Electrode materials that exhibit mixed conductivity (that is, both electronic and ionic conductivity) have been investigated in a continuing effort to improve the performance of the alkali metal thermal-to-electric converter (AMTEC). These electrode materials are intended primarily for use on the cathode side of the sodium-ion-conducting solid electrolyte of a sodium-based AMTEC cell. They may also prove useful in sodium-sulfur batteries, which are under study for use in electric vehicles.

An understanding of the roles played by the two types of conduction in the cathode of a sodium-based AMTEC cell is prerequisite to understanding the advantages afforded by these materials. In a sodium-based AMTEC cell, the anode face of an anode/solid-electrolyte/cathode sandwich is exposed to Na vapor at a suitable pressure. Upon making contact with the solid electrolyte on the anode side, Na atoms oxidize to form Na+ ions and electrons. Na+ ions then travel through the electrolyte to the cathode. Na+ ions leave the electrolyte at the cathode/electrolyte interface and are reduced by electrons that have been conducted through an external electrical load from the anode to the cathode. Once the Na+ ions have been reduced to Na atoms, they travel through the cathode to vaporize into a volume where the Na vapor pressure is much lower than it is on the anode side. Thus, the cathode design is subject to competing requirements to be thin enough to allow transport of sodium to the low-pressure side, yet thick enough to afford adequate electronic conductivity.

The concept underlying the development of the present mixed conducting electrode materials is the following: The constraint on the thickness of the cathode can be eased by incorporating Na+-ion-conducting material to facilitate transport of sodium through the cathode in ionic form. At the same time, by virtue of the electronically conducting material mixed with the ionically conducting material, reduction of Na+ ions to Na atoms can take place throughout the thickness of the cathode. The net effect is to reduce the diffusion and flow resistance to sodium through the electrode while reducing the electronic resistance by providing shorter conduction paths for electrons. Reduced resistance to both sodium transport and electronic conductivity results in an increase in electric power output.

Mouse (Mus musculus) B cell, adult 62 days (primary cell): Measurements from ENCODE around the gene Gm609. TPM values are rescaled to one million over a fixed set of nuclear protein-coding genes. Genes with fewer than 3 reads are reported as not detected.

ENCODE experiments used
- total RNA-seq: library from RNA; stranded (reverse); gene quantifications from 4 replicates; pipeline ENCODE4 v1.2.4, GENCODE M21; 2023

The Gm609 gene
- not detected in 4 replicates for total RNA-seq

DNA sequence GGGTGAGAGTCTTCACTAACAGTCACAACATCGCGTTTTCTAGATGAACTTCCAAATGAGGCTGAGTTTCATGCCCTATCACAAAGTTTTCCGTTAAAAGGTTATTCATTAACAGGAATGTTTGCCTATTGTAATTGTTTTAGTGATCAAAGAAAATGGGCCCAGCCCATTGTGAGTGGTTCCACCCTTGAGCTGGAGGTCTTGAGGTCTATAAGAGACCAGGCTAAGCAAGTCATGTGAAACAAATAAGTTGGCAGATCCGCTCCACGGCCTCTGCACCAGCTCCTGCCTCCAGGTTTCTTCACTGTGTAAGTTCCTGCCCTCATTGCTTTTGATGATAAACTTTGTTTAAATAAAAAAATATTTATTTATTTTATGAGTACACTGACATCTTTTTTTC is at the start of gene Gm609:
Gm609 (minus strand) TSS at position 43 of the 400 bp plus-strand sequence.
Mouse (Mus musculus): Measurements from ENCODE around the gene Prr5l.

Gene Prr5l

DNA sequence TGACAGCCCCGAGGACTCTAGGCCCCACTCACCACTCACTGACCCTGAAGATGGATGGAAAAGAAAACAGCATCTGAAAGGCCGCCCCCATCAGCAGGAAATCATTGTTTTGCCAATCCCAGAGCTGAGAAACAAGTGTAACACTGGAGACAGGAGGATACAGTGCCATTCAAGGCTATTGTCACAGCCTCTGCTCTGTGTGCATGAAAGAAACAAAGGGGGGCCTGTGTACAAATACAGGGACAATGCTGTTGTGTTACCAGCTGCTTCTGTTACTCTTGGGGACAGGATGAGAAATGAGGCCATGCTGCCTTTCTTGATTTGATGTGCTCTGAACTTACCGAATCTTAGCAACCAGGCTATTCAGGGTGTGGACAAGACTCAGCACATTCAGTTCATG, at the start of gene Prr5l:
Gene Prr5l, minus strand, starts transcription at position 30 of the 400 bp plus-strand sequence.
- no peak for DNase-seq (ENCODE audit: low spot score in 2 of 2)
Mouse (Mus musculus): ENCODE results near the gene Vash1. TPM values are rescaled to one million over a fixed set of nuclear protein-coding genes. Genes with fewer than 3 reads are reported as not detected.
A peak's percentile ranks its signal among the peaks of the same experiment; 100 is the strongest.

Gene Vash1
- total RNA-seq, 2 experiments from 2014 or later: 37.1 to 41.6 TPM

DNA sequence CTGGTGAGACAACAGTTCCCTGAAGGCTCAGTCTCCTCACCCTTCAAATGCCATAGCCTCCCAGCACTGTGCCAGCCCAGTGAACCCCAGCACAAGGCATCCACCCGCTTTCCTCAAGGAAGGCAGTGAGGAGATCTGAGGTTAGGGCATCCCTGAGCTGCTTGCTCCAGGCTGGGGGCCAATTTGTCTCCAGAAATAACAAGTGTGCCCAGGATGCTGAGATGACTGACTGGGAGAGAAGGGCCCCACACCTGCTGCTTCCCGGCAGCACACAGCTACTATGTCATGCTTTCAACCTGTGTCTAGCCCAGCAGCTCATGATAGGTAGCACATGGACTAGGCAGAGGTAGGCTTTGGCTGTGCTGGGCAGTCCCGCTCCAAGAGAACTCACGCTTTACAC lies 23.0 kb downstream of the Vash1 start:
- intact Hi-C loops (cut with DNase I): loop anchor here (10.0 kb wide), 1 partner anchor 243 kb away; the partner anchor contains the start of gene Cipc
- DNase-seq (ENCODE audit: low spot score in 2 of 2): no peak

Previous research had shown that mixed-conducting electrodes to improve the performance of an AMTEC cell could be made from mixtures of Mo (an electronic conductor) and Na2MoO4 (an ionic conductor) or of W (an electronic conductor) and Na2WO4 (an ionic conductor). Unfortunately, electrodes made of these mixtures do not last long: the vapor pressures of Na2MoO4 and Na2WO4 are so high at the typical operating temperature of a sodium AMTEC cell (between 1,020 and 1,120 K) that these ionically conducting materials evaporate within a few hundred hours of operation.

The present mixed-conducting electrode materials are mixtures of Mo (as before, an electronic conductor) and NaxTiO2 (a conductor of both electrons and Na+ ions). NaxTiO2 can be formed by exposing TiO2 to Na vapor at a temperature >900 °C. NaxTiO2 is a mixture of Na-Ti-O compounds, all of which are electronically conducting by virtue of the conductivity of TiO2, and ionically conducting toward Na+ ions. In an experiment, an electrode made from a mixture of equal weight proportions of Mo and TiO2 was found to perform well at a temperature of 830 °C (1,103 K) for >1,000 hours, with no significant change in either electrode power or transport properties. Moreover, the performance of this electrode was found to equal or exceed the performance of the best previously known AMTEC electrode, which was made of RhW.

This work was done by Margaret Ryan, Roger Williams, Margie Homer, and Liana Lara of Caltech for NASA's Jet Propulsion Laboratory. For further information, access the Technical Support Package (TSP) free on-line at www.techbriefs.com/tsp under the Materials category. NPO-20920.